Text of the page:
The woman driving a digital revolution in the Middle East

One of only four women in Jordan's 28-strong cabinet, Majd Shweikeh may have been brought into government by a tweet. A former CEO at telecoms companies Orange and Vtel, she took to social media to complain that there were less than half a dozen women on the board of trustees for Jordan's universities, out of more than a hundred. Soon after the ensuing Twitterstorm, she was asked to meet the Prime Minister, who promptly made her Minister of Information and Communications Technology.

Of course, Her Excellency had already served on various boards close to the government and the tweet may not have caused her appointment all on its own - but the story demonstrates the personal touch she is using to drive forward an ambitious plan for digital transformation in Jordan: both putting online dozens of services the government is already providing - such as traffic charges, professional licence renewals and criminal record checks - and steering a path towards an increasingly digital economy.

In a country that shares borders with Saudi Arabia, Iraq and Syria, Her Excellency talked to Apolitical about how to transform institutional culture by example, the ways in which technology can change society for the better and why she does mindfulness meditation every morning.

After your famous tweet, you were summoned to the Prime Minister's office. What did you think was going to happen?

What came to my mind was that I'd pushed the wrong button and would be told to watch what I'm saying. When I arrived, the prime minister asked me what I thought of the ICT sector. I said, 'Well, it used to be glory, but not any more because of several factors that led to the wrong decisions and over-taxation.' I explained why and he said, 'Would you tell me exactly the same thing if we gave you the opportunity to be in charge?'

I said, 'To be in charge as what?'

He said, 'As a minister.'

I asked if he was kidding me and he said, 'No, you have two hours, go change and we'll meet you at the royal court to do the oath.'

How have you found being inside government?
I'm really passionate about what I'm doing because I'm seeing a transformation and, I don't know, things happen for a reason. When I left the corporate life to do this, I became a certified professional coach, I did transformation, leadership programmes, looked at high-performance paradigms, as if preparing myself to be in this position.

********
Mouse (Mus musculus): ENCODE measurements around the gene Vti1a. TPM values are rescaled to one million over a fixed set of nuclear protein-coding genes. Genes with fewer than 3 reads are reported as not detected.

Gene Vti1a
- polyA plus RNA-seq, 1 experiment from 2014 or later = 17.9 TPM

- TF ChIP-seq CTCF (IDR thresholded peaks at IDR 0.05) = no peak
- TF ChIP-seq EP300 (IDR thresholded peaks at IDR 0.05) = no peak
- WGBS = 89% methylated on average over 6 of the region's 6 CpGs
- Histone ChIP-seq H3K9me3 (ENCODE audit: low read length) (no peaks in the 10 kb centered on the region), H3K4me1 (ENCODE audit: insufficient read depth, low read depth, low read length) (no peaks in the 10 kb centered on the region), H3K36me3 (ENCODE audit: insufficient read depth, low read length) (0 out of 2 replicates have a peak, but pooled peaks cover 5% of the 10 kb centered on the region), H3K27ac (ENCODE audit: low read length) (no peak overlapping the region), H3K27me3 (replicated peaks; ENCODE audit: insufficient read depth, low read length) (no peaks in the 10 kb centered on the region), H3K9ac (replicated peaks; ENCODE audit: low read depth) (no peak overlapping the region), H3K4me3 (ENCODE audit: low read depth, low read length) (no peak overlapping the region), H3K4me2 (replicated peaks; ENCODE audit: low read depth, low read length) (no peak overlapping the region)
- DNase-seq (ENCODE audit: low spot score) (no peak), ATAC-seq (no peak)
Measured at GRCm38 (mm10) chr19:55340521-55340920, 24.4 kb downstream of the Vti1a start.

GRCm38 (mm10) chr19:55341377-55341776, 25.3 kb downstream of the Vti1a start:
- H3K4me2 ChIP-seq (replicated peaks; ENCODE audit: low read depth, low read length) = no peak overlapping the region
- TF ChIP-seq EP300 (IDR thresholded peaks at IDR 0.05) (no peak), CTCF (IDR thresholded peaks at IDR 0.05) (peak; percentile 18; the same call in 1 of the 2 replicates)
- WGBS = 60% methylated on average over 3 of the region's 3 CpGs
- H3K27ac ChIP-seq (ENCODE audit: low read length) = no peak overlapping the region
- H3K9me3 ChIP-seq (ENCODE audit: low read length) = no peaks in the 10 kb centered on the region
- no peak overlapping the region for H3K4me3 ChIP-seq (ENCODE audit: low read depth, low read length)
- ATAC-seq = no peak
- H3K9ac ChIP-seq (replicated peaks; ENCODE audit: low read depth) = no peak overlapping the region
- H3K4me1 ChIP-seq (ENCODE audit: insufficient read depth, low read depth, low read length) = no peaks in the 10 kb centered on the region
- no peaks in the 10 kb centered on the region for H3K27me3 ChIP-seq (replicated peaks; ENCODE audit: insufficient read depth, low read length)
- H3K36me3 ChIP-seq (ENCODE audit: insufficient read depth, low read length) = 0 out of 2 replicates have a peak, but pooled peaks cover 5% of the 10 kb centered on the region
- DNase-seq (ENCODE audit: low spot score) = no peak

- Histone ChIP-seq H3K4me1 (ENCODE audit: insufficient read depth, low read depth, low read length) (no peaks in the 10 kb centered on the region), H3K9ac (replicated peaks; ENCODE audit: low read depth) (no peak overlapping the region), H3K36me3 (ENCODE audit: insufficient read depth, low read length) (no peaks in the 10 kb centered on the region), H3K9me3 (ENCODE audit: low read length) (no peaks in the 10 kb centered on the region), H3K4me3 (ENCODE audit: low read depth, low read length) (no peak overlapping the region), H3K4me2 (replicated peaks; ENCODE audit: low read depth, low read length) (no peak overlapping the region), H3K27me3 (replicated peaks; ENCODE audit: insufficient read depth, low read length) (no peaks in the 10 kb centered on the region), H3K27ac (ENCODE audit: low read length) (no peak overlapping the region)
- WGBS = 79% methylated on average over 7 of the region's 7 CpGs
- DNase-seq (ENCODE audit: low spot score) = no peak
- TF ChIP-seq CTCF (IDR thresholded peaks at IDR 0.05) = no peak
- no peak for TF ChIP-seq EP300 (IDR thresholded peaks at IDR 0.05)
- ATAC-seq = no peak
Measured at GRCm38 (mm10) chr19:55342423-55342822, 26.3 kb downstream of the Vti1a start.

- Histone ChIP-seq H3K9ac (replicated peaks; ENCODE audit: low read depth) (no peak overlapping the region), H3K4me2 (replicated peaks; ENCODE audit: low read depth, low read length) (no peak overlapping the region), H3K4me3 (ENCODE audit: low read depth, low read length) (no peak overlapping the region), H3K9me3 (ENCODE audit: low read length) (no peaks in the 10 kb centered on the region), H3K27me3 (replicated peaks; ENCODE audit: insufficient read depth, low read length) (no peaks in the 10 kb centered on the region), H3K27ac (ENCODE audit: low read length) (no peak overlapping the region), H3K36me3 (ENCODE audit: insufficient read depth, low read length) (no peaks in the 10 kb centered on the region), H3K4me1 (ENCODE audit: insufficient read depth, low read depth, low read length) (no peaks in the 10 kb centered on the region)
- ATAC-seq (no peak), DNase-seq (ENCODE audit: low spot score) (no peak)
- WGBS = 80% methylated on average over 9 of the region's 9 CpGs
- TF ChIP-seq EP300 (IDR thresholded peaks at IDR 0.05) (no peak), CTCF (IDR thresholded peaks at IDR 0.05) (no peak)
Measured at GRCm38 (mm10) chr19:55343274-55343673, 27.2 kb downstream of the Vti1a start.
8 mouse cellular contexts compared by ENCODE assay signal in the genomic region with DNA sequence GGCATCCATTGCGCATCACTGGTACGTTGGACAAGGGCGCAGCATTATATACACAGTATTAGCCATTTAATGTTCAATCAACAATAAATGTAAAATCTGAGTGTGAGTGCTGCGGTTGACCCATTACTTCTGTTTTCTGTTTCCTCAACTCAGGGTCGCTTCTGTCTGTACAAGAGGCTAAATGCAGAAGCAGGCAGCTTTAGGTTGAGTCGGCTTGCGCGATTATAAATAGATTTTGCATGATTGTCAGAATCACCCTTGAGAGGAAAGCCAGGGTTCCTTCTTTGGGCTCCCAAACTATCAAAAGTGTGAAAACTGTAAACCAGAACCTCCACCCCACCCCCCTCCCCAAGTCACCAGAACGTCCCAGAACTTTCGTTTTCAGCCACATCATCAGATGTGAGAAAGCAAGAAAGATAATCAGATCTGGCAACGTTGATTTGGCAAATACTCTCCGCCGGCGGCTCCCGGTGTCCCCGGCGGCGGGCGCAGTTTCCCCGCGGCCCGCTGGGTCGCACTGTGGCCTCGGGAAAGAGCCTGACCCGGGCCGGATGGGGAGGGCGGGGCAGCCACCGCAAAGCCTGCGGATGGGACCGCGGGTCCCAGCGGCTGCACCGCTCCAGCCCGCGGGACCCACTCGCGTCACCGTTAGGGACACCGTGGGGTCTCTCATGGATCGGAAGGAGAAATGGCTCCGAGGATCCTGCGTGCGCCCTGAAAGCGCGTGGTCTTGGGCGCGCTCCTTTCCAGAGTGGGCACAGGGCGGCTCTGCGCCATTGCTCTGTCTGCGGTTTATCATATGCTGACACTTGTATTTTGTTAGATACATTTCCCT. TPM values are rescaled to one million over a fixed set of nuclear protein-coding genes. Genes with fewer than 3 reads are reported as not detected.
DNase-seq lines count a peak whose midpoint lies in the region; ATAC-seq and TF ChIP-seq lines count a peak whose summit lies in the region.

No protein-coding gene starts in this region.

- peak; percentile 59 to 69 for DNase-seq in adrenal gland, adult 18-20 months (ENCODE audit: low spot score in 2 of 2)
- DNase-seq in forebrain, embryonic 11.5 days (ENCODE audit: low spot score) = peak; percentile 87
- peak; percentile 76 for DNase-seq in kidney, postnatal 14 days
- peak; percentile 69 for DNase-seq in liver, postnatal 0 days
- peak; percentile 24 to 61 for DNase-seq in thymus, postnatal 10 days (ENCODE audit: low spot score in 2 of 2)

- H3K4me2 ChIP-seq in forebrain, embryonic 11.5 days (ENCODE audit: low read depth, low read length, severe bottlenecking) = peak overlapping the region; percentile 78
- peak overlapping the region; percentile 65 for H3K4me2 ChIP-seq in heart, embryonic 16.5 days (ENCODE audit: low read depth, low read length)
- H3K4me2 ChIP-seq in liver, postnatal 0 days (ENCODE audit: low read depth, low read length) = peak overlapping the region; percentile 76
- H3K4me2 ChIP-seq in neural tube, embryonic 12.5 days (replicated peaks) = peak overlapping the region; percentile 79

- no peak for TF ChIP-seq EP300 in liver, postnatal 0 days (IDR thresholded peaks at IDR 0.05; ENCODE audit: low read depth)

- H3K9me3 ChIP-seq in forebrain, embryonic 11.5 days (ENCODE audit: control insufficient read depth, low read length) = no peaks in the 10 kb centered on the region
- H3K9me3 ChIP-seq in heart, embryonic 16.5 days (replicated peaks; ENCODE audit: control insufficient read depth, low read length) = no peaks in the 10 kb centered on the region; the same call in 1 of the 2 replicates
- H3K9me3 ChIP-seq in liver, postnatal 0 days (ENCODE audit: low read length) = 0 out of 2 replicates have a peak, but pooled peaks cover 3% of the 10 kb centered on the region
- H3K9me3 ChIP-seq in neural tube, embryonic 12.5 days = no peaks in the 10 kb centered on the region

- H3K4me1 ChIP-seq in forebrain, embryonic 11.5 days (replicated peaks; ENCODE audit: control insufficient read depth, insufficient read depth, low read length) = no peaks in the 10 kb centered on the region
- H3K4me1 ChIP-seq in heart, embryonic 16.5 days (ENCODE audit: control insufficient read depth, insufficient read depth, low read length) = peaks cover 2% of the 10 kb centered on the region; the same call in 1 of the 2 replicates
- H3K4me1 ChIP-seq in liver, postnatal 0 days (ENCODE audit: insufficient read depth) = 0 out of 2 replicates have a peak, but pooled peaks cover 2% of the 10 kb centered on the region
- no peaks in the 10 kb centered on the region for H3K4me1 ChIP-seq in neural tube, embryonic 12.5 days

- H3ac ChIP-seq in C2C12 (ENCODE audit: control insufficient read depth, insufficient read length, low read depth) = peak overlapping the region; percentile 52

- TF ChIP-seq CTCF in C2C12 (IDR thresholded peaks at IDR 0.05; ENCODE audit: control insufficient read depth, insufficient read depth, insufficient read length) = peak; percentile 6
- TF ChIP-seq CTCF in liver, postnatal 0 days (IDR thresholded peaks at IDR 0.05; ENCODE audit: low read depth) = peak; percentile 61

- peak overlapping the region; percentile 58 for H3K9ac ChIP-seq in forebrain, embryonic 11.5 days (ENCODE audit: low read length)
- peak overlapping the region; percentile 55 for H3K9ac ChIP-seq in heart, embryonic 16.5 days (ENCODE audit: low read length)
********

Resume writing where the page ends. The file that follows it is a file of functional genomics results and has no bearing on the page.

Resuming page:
Given all your work on leadership, how have you tried to change the ministry?
I use something called mindfulness meditation every morning. It really helps for staying focussed on what matters most, on injecting the right positivity into the environment, because I strongly believe in creating an environment by the way you talk and the way you act. It becomes contagious, honestly. I'm here to give, I give passionately, I give with love. I invest my time in the right way. It's about energy management, I'm investing my energy with the right people and the right things. I think this is the most important thing.

A lot of public sector work is about making alliances and understanding other people's agendas. Do you think that comes more easily to women?
I think it has something to do with being able to communicate, having this sense of what's going on, we're extremely sensitive to the environment around us. And we have the capability to tolerate pressure much more - that's what I'm seeing. I think we put in extra effort as well, to outshine others, in terms of preparation, in terms of business conduct.

How progressive on women's empowerment is Jordan compared to its neighbours?
Well, we're aware of our weakness. We still have this, shall we say, cultural barrier that the man is the bread-earner and the woman is at home. But this thing is changing. In the public sector, female participation is very good, but in the private sector, because of the pressure of long working hours, we have big room to improve.

But having this digital world happening, connectivity from home is a must, and economic participation can be from home. And this is what we're trying to change, to have professional licences for working at home, flexi-hours, and these things will be key elements to help women be more economically active. I see technology as a key enabler for empowerment.

How do you see the transformation to a digital economy more generally?
We see the IT sector as core if we would like transformation in the health sector, education, transport. For the digital economy,we need to stop looking at IT as an isolated industry, but as embedded in every other sector. I think it makes a lot of sense, if we'd like to see smart cities, if we'd like to see empowerment for women, more efficient government and higher quality of life for citizens.

And do you think that digital switch will change the way people work?
Of course. Because while we in government are working on the digital economy, we're working on entrepreneurial-mindedness. We need to stop looking for jobs in the traditional way and be very creative, use technology or social media to promote our own work. There are many opportunities outside the traditional way of working.